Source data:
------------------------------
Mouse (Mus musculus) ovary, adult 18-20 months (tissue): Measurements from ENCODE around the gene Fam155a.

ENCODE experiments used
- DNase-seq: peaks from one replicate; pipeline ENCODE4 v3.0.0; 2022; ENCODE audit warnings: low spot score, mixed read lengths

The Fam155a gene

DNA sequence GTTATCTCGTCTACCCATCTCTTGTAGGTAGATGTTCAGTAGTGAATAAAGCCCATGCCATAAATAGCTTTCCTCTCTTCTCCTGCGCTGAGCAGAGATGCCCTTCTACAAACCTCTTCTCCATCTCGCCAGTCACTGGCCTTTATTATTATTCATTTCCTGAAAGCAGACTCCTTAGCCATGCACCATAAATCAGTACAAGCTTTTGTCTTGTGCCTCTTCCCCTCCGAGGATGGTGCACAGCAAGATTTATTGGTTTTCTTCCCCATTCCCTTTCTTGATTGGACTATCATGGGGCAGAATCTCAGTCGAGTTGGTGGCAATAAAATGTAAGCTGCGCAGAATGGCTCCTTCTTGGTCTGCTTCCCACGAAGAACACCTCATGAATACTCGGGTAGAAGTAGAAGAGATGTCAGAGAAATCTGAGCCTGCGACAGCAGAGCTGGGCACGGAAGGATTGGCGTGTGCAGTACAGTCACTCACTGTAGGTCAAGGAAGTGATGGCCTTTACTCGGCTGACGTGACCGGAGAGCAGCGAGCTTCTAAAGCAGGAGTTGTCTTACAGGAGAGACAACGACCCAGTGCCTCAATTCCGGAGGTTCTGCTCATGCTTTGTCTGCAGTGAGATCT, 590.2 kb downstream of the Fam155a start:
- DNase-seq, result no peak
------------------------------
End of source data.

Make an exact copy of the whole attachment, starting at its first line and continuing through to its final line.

Mouse (Mus musculus) ovary, adult 18-20 months (tissue): Measurements from ENCODE around the gene Fam155a.

ENCODE experiments used
- DNase-seq: peaks from one replicate; pipeline ENCODE4 v3.0.0; 2022; ENCODE audit warnings: low spot score, mixed read lengths

The Fam155a gene

DNA sequence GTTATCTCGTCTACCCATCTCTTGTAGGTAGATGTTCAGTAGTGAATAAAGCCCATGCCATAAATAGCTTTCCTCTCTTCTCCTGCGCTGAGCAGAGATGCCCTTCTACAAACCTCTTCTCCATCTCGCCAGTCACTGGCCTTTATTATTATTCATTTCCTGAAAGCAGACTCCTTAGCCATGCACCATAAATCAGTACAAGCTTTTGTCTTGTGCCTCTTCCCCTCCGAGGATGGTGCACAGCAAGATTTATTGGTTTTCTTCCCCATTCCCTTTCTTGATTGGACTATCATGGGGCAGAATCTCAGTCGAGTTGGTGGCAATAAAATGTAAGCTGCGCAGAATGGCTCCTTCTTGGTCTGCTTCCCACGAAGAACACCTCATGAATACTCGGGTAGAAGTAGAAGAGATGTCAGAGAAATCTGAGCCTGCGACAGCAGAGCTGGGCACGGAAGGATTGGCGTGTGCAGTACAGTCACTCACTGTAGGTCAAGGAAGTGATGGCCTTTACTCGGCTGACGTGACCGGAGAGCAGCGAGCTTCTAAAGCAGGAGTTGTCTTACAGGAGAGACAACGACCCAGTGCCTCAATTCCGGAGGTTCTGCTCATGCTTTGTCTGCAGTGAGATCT, 590.2 kb downstream of the Fam155a start:
- DNase-seq, result no peak